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March 14, 2005 - Image 5

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Publication:
The Michigan Daily, 2005-03-14

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Monday
March 14, 2005
arts. michigandaily. com
artspage@michigandaily.com

TSe Mign ail

5A

Courtesy of Miramax
"1 see kidnapped people."
Bruce Willis returns
to his action roots

By Andy Kula
Daily Arts Writer
L M IE
After achieving mild success with for-
ays into comedy and family films, Bruce
Willis has returned to what he does best:

yelling and killing
people. His new
film "Hostage" pro-
vides many such
opportunities, but
.surprisingly the
film also provides
a suspenseful and

Hostage
At the Showcase
and Quality 16
Miramax

genuinely interesting story.
Willis plays police chief Jeff Talley
who tries to defuse a hostage situation by
negotiating with three young delinquents
holed up in a wealthy accountant's home.
The standoff complicates a high-stakes
criminal operation, as the house contains
a DVD with important information for
a separate group of terrorists. These ter-
rorists then capture Talley's family and
force him to recover their property. Stuck
between desperate criminals and pro-
fessional assassins, Talley tries to save
his wife and daughter without causing a
bloodbath within the house.
Though the film has some cliched
moments, director Florent Siri prevents it
from becoming just another action movie
by emphasizing some of its more unique
elements. Because the tension and the
drama of the plot are prioritized above
the special effects of the action sequences,
the story becomes more engaging and the

characters more realistic.
Likewise, the look of the film is unique
to the genre. Rejecting the cinematogra-
phy of typical action movies, "Hostage"
favors tenser, more realistic long takes
over the hectic style of quickly flashing
images.
However, the film is not perfect. An
excessively long introduction robs the
main story of much needed development
time, and there were some question marks
in the plot. Though the terrorists are
intimidating and have cool, sinister voices
(they are hardly ever seen on-screen), the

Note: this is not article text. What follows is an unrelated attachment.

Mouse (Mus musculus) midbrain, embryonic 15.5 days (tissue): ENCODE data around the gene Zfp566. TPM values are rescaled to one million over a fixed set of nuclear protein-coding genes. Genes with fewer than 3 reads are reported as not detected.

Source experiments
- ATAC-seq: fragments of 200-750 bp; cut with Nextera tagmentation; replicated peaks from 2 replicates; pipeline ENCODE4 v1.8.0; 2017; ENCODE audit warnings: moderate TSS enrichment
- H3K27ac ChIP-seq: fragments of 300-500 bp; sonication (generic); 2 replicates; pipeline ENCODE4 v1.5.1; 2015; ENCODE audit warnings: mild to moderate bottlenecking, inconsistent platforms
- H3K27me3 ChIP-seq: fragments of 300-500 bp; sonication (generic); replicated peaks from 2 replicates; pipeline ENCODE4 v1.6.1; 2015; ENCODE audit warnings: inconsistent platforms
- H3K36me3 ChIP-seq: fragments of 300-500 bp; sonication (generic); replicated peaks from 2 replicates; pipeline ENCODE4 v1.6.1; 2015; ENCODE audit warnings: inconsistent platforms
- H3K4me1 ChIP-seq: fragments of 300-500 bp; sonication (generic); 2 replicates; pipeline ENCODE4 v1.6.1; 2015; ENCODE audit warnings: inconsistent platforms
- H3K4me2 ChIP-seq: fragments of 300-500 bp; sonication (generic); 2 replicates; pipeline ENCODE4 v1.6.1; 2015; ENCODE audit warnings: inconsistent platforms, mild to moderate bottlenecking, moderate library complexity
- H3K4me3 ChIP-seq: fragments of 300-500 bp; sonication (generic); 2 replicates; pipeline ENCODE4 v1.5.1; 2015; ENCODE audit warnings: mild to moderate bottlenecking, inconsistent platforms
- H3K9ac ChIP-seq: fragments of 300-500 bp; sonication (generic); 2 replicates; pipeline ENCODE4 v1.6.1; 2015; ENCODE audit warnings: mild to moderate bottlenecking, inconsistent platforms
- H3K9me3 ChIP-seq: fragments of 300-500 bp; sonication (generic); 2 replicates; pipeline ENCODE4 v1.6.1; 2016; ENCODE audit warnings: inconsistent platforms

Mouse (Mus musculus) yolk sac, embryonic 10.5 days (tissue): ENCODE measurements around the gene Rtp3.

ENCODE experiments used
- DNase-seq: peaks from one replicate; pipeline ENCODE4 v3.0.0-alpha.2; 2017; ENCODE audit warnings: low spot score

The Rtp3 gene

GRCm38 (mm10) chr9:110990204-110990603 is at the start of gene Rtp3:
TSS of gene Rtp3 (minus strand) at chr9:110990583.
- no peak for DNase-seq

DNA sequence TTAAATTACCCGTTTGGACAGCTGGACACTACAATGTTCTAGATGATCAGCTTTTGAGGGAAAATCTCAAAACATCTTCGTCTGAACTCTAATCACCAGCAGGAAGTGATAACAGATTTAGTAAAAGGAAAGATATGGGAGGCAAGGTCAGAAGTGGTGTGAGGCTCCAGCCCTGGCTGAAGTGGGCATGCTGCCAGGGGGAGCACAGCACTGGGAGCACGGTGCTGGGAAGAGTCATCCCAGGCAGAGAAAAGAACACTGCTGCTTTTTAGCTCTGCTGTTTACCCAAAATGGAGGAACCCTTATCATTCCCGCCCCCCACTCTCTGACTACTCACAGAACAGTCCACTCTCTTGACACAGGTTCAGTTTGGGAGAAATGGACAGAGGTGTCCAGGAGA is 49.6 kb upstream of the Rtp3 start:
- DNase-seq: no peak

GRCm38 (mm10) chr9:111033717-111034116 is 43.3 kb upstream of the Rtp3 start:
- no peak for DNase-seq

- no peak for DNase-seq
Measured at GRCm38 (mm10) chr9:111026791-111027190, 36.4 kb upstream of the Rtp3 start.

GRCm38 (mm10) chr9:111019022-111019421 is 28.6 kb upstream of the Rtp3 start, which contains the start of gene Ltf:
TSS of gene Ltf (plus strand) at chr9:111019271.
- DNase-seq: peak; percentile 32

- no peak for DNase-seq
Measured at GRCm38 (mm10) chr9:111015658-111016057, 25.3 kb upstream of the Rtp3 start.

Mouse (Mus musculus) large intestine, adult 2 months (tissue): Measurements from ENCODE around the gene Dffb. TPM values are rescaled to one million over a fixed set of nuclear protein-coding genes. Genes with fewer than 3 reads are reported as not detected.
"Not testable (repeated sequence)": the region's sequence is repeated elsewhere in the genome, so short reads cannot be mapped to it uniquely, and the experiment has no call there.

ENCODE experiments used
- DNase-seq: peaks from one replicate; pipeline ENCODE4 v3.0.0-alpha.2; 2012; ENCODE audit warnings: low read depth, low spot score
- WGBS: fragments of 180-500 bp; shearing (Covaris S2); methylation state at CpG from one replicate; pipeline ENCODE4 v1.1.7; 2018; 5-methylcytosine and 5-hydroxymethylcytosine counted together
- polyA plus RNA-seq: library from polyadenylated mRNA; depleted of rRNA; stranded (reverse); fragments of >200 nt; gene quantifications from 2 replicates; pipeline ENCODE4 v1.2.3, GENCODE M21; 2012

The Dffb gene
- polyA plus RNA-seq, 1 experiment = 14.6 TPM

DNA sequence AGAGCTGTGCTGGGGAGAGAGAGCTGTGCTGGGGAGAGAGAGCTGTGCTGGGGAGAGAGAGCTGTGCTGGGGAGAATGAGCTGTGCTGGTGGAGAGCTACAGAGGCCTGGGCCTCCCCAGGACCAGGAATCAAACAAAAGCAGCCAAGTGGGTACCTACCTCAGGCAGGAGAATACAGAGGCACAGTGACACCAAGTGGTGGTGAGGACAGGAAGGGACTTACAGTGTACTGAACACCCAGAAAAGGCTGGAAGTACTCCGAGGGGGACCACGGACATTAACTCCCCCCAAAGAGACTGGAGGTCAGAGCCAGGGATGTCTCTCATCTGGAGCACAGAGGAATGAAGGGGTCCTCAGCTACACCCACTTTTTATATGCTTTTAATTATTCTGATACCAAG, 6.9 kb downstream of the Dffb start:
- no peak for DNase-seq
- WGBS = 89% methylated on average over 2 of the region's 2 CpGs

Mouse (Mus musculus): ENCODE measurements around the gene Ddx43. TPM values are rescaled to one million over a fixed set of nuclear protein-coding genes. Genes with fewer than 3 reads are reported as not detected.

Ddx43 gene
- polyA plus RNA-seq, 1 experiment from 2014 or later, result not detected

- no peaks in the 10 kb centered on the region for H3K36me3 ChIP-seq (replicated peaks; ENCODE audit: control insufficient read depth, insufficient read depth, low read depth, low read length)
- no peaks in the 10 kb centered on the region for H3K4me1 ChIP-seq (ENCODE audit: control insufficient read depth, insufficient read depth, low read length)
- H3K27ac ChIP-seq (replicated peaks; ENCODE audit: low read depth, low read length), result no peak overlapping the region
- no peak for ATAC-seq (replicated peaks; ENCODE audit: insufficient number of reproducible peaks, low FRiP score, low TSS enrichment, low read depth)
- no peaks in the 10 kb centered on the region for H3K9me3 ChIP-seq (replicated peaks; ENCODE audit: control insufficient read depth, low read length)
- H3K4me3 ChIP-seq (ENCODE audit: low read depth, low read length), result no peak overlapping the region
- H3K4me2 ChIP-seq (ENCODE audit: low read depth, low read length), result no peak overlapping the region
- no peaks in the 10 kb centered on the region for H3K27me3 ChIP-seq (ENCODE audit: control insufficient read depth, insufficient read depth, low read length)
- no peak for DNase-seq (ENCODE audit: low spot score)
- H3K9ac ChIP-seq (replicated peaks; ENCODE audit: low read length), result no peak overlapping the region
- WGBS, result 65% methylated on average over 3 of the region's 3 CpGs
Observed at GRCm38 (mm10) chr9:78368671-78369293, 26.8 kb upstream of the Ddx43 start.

characters themselves are too mysterious
to work effectively in the simple story
given to explain their presence. And it
is odd that the delinquents seem a more
daunting foe for the authorities than the
professional killers.
The film's casting could have been bet-
ter. Allowing Bruce Willis's daughter,
Rumer Willis, to play Talley's daughter
was probably a mistake; even that role
seems a stretch for her. Also, the three
young criminals look too similar to dif-
ferentiate between them for the first hour
or so. But casting Ben Foster ("The Pun-
isher") in the role of Mars, the disturbing
lead delinquent, may have been the single
best decision of the film's production. In
many scenes Foster steals the show.
"Hostage" proves that yelling and kill-
ing people can still be grounded in a strong
story, good acting and clever filmmaking
techniques. To indulge in an action movie
without being berated by action-movie
conventions, "Hostage" comes highly
recommended.

By Christopher Lechner
Daily Arts Writer
"Robots," the latest film from the makers of "Ice
Age," is supposed to be a heartwarming tale that
unfolds in an imaginary world populated by talk-
ing, walking machines. The
story begins with young Rod- R
ney Copperbottom (voiced by Robots
Ewan McGregor) leaving his At the Showcase
home to travel to Robot City in and Quality 16
search of his dreams. 20th Century Fox
Desperately wanting to
become an inventor, Rodney
has his eyes set on working at Big Weld Industries,
Robot City's premier institution of creativity and
innovation for aspiring inventors. However, when
Rodney gets to Robot City, he quickly realizes
that things are not what they seem; Big Weld (Mel
Brooks), the head of Big Weld Industries and Rod-
ney's childhood idol, has been forced into retire-
ment and had his position usurped by a young,
cutthroat business executive named Ratchet. When.

Ratchet (Greg Kinnear) changes the company's
production policies so that they sell only expensive
upgrades instead of replacement parts to ailing
robots, Rodney must take action in order to save
his ill father and countless other robots.
A wide variety of far-reaching themes are pre-
sented in the movie, such as the ruthlessness of big
business or the iniquity of our health care policies,
but they are ultimately wasted. Added to the mud-
dle are several satirical parodies of contemporary
and classic movies, such as "Bottle Rocket," "Star
Wars" and "The Matrix." In the mix, jokes get lost
along the way, and the film itself falls short of its
target. The overriding message of the movie - to
follow one's dreams no matter what the cost - is
a cliche that has been explored far too often, and
this updated installation brings nothing new to the
age-old story.
As bland as the plot is, the animation is noth-
ing short of spectacular. The visual conception of
this world inhabited by personified robots is utterly
original, and each scene is linked together through a
dazzling and surprisingly congruent array of com-
puter generated images. There is constant action in
every scene, and subsequent viewings will assur-

edly lead to new discoveries of background events
or subtly placed jokes. Along with the animation,
"Robots" also makes good use of the vocal talents
of the stars who lent their voices to the produc-
tion including Drew Carrey, Halle Berry, Aman-
da Bynes, Paul Giammati and Robin Williams.
Among all these talented actors, the true star is
leading man Ewan McGregor. Using his voice in
a manner reminiscent of the youthful innocence
and innate goodness he so deftly displayed in "Big